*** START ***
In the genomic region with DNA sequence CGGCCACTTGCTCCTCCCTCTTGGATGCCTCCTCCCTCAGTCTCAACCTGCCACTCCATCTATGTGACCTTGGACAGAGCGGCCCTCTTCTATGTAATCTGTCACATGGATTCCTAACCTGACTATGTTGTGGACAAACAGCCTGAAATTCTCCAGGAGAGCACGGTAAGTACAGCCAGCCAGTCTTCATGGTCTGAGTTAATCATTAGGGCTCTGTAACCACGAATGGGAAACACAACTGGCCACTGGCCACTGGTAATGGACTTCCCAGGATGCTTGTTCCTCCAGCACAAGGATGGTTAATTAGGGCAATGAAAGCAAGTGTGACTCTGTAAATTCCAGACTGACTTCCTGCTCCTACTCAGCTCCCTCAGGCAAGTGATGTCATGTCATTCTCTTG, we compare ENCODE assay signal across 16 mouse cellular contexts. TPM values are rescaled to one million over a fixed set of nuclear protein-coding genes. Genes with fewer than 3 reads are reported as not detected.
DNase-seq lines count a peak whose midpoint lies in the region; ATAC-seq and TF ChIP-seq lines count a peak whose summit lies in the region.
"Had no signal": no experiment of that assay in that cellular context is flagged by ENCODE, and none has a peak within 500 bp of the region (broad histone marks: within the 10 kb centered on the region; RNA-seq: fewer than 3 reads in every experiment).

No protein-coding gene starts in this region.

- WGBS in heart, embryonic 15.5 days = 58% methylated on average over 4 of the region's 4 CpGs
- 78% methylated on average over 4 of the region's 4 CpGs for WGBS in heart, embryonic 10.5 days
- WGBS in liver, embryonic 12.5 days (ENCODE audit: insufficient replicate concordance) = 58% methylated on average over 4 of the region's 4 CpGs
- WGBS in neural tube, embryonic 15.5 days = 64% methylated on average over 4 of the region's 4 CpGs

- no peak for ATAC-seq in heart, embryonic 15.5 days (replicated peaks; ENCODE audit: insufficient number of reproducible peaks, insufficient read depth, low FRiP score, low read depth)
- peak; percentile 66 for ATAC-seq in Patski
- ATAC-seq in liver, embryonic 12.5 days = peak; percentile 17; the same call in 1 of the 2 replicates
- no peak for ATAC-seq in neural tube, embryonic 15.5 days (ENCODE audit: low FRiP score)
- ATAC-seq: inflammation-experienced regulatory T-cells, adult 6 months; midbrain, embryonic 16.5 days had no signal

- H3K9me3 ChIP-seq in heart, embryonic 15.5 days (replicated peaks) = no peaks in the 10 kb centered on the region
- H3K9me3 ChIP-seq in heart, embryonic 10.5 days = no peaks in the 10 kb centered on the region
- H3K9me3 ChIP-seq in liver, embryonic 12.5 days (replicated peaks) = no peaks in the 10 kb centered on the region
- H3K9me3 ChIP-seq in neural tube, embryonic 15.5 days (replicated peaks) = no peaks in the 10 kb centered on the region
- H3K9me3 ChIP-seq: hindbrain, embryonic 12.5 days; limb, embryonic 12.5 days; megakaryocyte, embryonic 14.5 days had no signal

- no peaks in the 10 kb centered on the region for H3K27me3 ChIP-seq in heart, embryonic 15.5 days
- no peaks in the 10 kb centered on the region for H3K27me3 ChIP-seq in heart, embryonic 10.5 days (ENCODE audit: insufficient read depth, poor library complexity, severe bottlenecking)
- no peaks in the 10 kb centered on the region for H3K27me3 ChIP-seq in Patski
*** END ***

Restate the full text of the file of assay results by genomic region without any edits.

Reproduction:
In the genomic region with DNA sequence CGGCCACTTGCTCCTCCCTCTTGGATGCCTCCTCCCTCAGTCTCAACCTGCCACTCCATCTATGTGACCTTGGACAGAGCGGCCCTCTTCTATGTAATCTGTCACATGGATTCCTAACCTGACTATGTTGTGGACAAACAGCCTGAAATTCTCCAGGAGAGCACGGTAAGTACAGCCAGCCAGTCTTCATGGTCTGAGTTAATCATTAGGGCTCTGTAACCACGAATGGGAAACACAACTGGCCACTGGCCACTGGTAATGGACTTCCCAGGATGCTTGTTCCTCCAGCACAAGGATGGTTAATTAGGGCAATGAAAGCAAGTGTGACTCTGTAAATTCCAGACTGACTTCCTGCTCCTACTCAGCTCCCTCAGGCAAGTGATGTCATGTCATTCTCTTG, we compare ENCODE assay signal across 16 mouse cellular contexts. TPM values are rescaled to one million over a fixed set of nuclear protein-coding genes. Genes with fewer than 3 reads are reported as not detected.
DNase-seq lines count a peak whose midpoint lies in the region; ATAC-seq and TF ChIP-seq lines count a peak whose summit lies in the region.
"Had no signal": no experiment of that assay in that cellular context is flagged by ENCODE, and none has a peak within 500 bp of the region (broad histone marks: within the 10 kb centered on the region; RNA-seq: fewer than 3 reads in every experiment).

No protein-coding gene starts in this region.

- WGBS in heart, embryonic 15.5 days = 58% methylated on average over 4 of the region's 4 CpGs
- 78% methylated on average over 4 of the region's 4 CpGs for WGBS in heart, embryonic 10.5 days
- WGBS in liver, embryonic 12.5 days (ENCODE audit: insufficient replicate concordance) = 58% methylated on average over 4 of the region's 4 CpGs
- WGBS in neural tube, embryonic 15.5 days = 64% methylated on average over 4 of the region's 4 CpGs

- no peak for ATAC-seq in heart, embryonic 15.5 days (replicated peaks; ENCODE audit: insufficient number of reproducible peaks, insufficient read depth, low FRiP score, low read depth)
- peak; percentile 66 for ATAC-seq in Patski
- ATAC-seq in liver, embryonic 12.5 days = peak; percentile 17; the same call in 1 of the 2 replicates
- no peak for ATAC-seq in neural tube, embryonic 15.5 days (ENCODE audit: low FRiP score)
- ATAC-seq: inflammation-experienced regulatory T-cells, adult 6 months; midbrain, embryonic 16.5 days had no signal

- H3K9me3 ChIP-seq in heart, embryonic 15.5 days (replicated peaks) = no peaks in the 10 kb centered on the region
- H3K9me3 ChIP-seq in heart, embryonic 10.5 days = no peaks in the 10 kb centered on the region
- H3K9me3 ChIP-seq in liver, embryonic 12.5 days (replicated peaks) = no peaks in the 10 kb centered on the region
- H3K9me3 ChIP-seq in neural tube, embryonic 15.5 days (replicated peaks) = no peaks in the 10 kb centered on the region
- H3K9me3 ChIP-seq: hindbrain, embryonic 12.5 days; limb, embryonic 12.5 days; megakaryocyte, embryonic 14.5 days had no signal

- no peaks in the 10 kb centered on the region for H3K27me3 ChIP-seq in heart, embryonic 15.5 days
- no peaks in the 10 kb centered on the region for H3K27me3 ChIP-seq in heart, embryonic 10.5 days (ENCODE audit: insufficient read depth, poor library complexity, severe bottlenecking)
- no peaks in the 10 kb centered on the region for H3K27me3 ChIP-seq in Patski